Code for America recently lured me back into the traditional work environment after more than ten years working for myself as a consultant for numerous national and local non-profits (and producing documentaries on the side—insert shameless plug here for Corner Store which now available on Hulu).
Why leave the flexibility and relative freedom of freelance work you might ask? I respond with the usual reasons–the desire to make a difference in an organization over the long-term, the desire for professional development and collegiality, the desire for a new challenge.
In all honesty though, the main draw of Code for America for me was its leadership—I was, and continue to be, inspired by Jennifer Pahlka’s ability to shepherd an idea of grand proportions (helpt to reinvent the relationship between government and citizens using technology) into practical reality in a few short years. It’s remarkable and something worth investing in. So I signed on to help the organization cultivate and engage its institutional funders—an amazing and growing number of forward thinking foundations, companies, and individuals who understand the need for and desire of government to move toward a new way of working that embraces the technological innovation of the 21st century.
It’s a fun job where I get to think about strategy and outcomes and lessons learned and ways to support the organization as it continues to evolve. I also get to tell stories. And the stories coming out of Code for America are helping build a movement.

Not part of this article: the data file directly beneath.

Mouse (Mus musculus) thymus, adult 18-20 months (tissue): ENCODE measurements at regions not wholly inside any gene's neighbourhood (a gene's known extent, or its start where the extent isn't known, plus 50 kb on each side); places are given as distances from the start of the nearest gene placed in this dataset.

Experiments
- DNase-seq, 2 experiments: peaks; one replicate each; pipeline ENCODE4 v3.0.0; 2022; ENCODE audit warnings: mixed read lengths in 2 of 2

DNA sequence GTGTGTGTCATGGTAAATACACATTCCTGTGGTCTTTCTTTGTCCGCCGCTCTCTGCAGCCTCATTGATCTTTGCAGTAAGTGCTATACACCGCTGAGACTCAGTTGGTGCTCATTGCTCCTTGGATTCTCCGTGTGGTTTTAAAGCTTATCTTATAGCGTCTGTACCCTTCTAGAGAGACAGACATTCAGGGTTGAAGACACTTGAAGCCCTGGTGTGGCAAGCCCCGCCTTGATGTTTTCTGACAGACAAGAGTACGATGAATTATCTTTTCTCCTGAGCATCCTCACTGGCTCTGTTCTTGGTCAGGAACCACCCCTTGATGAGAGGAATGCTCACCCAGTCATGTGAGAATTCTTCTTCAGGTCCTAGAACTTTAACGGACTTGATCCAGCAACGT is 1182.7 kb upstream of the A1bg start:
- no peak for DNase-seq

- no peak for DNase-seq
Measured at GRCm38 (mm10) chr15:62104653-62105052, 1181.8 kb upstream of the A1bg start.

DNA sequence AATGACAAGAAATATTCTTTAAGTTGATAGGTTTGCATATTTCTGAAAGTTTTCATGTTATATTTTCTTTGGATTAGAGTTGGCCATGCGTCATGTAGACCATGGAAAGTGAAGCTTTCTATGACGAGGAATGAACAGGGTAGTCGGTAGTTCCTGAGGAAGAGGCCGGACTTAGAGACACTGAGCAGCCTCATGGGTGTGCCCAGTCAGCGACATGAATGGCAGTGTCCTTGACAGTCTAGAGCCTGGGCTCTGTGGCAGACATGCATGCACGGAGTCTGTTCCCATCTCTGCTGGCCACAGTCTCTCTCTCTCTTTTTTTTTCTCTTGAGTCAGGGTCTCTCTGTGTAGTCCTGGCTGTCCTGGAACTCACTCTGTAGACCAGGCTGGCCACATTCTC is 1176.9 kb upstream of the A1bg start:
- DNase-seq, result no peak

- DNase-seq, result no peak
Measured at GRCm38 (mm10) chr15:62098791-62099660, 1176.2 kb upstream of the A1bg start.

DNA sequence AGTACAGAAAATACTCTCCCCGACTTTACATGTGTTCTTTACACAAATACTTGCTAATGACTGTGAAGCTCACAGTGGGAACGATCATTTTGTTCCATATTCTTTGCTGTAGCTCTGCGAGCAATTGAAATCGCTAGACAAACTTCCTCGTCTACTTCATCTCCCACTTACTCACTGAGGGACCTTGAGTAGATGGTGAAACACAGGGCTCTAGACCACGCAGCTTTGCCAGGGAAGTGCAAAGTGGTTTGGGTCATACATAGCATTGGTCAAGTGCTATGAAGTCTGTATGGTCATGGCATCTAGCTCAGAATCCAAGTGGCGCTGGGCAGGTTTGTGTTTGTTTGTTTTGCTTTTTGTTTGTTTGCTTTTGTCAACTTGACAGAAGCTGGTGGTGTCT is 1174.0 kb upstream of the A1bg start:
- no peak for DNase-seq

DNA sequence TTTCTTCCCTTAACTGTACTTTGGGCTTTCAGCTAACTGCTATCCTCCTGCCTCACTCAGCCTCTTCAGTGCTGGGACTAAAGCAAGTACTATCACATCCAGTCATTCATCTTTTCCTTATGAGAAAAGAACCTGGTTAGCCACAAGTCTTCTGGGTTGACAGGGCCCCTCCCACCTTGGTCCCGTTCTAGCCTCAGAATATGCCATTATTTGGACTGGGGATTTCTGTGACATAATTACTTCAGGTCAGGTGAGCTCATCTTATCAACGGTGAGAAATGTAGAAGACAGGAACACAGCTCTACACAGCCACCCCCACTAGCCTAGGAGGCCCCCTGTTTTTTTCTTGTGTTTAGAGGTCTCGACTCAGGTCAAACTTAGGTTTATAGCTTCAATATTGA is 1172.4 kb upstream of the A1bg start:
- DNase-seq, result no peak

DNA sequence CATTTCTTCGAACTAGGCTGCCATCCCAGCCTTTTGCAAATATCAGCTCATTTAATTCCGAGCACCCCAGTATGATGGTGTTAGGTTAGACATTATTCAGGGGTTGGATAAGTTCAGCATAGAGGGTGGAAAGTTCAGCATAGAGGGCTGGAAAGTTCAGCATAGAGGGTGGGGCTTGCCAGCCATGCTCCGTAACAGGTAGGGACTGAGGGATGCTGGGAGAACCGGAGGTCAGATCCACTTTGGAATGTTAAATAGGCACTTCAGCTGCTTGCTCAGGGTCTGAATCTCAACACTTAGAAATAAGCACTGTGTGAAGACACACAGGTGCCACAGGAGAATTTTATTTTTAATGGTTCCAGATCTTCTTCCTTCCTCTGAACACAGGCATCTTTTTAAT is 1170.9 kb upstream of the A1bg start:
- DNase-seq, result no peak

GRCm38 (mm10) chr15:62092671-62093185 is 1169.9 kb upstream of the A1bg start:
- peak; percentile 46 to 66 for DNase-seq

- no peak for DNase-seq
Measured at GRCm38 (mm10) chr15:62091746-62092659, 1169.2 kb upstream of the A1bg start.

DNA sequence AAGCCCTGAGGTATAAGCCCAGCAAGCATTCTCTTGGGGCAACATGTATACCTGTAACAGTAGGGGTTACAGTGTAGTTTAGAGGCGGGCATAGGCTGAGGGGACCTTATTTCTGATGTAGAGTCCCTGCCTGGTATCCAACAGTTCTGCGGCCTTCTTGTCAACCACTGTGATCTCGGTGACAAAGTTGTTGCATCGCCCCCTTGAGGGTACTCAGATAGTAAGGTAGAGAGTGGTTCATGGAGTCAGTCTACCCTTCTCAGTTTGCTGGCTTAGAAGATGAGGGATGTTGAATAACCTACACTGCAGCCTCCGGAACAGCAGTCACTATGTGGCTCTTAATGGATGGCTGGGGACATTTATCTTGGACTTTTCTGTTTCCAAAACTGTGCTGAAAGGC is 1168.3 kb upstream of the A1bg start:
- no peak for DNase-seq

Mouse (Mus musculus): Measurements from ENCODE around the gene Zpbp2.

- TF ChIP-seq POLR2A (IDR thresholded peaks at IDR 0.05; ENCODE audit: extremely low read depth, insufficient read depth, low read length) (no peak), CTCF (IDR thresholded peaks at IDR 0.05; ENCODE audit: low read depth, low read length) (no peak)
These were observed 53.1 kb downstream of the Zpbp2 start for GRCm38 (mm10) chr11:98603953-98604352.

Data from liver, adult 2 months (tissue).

Citizens in New Orleans and Detroit are having a different conversation with the city about blighted properties than they did a year ago as a result of a new tools built by our fellows. An online application developed two years ago in Boston by CfA fellows to make sure the fire department had access to hydrants in a snowstorm has now been adopted for sidewalks, tsunami sirens, and storm drains by more than 10 local governments. Volunteer technologists across the country are coming together through regular meetups of Code for America Brigades to donate their skills and time to making local government more transparent, efficient, and easy to interact with. In Chicago, one volunteer developed an application now hosted by the Department of Public Health that maps the city’s flu clinics to help residents locate the closest place for a vaccine.
And the list goes on…
While Jen was the primary reason I joined Code for America initially, I admit to expanding my allegiance over the past six months to the individuals behind the scenes and the stories they are creating. The staff that work tirelessly and passionately to keep CfA programs running, the fellows who give a year of service for the opportunity to create something significant, the local government leaders who see another way and want to experiment, and the volunteers who are investing in their communities with their design, engineering, and organizing skills to help make them better. It’s a smart, humble, and generous group, and I’m honored every day to see examples of the next wave of public service unfolding in America.
Questions? Comments? Hit us up @codeforamerica.